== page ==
The unprecedented leak of a full-draft majority opinion in the Dobbs v. Jackson Women’s Health abortion case, and the reaction to the likelihood that Roe v. Wade will be overturned, should cause us to think hard about how we use institutions to accomplish our goals.
Over centuries, America has developed and adapted an array of organizations and practices that enable our unusual nation to succeed. It is not blind luck that this extraordinarily diverse, continental republic conceived in liberty has thrived: Our magnificent combination of principles including democracy, decentralization, separation of powers, the rule of law, liberty, and civil society is only possible because we have legislatures, the 10th Amendment, courts, boards of elections, the First Amendment, tradition, and voluntary associations that bring these to life. And these can function only when we respect the beliefs and behaviors that sustain them. But over the last eight years, I’ve witnessed wildly divergent perspectives on the value of these institutions and their norms.
In that time, I’ve lived a double life. My primary work has been in the world of researching and writing about policy, political, and social issues. But I’ve also been involved in inside-the-government public service, having been appointed and confirmed to seats on three state-level boards. Though the content of these two professional worlds has been similar—grappling with issues of authority, community, resources, equality, freedom, opportunity—the practice has not. One of the biggest differences is the apocalyptic thinking and support for norm-breaking that has all but overtaken the commentariat.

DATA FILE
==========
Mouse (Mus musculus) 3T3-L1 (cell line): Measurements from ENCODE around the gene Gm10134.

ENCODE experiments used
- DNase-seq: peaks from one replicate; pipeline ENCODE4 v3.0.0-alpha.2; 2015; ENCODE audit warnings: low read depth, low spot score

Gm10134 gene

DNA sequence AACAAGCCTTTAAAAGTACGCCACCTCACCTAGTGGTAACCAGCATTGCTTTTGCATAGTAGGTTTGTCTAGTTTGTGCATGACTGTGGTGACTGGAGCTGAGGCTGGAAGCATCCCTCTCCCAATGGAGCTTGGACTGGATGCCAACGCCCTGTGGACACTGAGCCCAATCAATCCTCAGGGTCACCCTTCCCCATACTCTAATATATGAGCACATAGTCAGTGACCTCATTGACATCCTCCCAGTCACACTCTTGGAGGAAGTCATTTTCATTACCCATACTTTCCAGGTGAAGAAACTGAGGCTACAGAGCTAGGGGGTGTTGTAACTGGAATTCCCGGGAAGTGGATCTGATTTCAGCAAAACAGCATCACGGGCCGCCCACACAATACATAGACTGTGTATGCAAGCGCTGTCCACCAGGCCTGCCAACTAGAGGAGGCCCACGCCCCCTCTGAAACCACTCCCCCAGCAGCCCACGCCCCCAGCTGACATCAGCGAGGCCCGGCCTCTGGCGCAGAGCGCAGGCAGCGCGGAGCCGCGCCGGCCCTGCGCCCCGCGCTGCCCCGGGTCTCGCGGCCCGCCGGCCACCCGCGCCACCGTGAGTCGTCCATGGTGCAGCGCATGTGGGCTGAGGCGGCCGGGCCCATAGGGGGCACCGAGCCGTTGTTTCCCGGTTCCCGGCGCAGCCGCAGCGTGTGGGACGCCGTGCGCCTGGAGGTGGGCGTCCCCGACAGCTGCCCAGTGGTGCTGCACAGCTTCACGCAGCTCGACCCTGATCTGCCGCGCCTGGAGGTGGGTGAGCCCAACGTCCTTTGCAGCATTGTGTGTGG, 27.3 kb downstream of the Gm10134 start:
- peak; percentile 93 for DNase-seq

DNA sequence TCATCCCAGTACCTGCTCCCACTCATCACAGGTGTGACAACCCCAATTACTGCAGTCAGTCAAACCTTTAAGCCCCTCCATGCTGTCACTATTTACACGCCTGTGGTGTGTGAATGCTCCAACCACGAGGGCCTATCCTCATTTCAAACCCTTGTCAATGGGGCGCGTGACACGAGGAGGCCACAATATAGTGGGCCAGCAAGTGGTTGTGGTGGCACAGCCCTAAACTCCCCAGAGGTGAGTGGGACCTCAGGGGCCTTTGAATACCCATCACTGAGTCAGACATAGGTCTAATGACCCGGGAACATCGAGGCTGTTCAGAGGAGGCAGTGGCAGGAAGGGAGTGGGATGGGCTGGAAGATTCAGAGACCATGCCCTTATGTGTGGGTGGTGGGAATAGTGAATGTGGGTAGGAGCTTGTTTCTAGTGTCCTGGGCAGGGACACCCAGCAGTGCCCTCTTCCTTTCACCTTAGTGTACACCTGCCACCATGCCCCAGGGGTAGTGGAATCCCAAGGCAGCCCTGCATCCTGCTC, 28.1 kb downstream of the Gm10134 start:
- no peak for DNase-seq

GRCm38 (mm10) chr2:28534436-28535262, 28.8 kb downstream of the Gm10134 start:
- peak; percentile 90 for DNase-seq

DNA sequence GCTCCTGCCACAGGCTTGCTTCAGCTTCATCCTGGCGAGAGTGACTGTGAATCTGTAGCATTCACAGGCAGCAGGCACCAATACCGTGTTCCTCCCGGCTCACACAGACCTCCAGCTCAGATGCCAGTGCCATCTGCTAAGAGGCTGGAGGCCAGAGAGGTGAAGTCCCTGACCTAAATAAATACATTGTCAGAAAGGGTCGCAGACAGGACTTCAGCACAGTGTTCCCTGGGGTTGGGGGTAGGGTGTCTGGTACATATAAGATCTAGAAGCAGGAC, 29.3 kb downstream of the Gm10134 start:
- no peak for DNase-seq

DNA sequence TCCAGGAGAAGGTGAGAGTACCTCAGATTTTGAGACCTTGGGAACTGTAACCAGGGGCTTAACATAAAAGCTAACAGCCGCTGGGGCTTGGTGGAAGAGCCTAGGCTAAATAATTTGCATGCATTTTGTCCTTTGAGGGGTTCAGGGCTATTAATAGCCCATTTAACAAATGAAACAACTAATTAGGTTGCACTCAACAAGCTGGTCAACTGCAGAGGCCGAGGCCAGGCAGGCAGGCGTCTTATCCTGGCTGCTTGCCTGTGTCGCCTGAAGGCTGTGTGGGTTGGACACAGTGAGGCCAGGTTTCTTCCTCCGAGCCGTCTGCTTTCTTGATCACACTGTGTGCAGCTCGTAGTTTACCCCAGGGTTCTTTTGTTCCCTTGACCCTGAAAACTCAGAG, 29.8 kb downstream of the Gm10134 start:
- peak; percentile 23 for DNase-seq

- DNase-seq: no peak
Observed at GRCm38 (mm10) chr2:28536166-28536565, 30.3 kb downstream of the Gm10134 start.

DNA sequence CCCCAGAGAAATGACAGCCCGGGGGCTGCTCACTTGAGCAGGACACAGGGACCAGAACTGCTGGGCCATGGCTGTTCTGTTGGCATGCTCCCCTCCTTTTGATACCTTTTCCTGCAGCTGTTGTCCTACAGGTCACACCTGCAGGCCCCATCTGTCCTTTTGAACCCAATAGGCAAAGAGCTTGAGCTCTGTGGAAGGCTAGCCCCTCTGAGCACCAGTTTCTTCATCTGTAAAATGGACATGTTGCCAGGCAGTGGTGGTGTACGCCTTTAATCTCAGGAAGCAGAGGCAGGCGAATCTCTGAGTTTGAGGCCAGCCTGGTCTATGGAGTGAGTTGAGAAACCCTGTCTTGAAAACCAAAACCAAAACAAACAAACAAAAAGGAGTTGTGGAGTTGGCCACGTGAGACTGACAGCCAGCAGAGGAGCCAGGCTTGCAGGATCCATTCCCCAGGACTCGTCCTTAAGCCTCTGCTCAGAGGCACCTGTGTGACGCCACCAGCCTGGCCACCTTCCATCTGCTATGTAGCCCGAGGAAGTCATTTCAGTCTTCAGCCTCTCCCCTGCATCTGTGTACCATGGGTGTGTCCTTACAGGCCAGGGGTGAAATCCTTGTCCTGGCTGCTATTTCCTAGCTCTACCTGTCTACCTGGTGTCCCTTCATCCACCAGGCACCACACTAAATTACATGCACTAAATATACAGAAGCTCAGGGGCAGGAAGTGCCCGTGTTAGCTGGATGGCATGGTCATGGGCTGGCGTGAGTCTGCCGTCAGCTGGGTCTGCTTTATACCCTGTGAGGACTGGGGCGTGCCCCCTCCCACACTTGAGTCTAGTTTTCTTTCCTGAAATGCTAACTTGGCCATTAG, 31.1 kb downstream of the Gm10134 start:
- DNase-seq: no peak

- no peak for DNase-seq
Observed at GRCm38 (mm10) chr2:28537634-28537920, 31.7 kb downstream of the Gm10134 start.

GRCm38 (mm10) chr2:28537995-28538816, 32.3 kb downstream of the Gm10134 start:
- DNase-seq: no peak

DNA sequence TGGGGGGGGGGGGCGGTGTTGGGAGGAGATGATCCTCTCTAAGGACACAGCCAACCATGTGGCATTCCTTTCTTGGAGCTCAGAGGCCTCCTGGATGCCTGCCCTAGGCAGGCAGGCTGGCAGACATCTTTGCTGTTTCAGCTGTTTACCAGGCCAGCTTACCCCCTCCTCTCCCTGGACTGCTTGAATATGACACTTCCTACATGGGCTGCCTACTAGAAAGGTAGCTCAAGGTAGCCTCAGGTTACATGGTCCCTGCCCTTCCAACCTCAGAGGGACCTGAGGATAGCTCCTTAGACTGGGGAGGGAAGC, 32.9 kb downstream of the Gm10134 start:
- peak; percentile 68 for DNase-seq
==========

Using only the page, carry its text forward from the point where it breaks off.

In my public service roles, I’ve been surrounded by people with high self-efficacy and agency. They appreciate that we face challenges, often serious ones, but they believe these can be solved. They don’t see the end of the world around every corner. They understand that the institution they serve is tasked with solving a set of problems, so they work through that institution to get things done.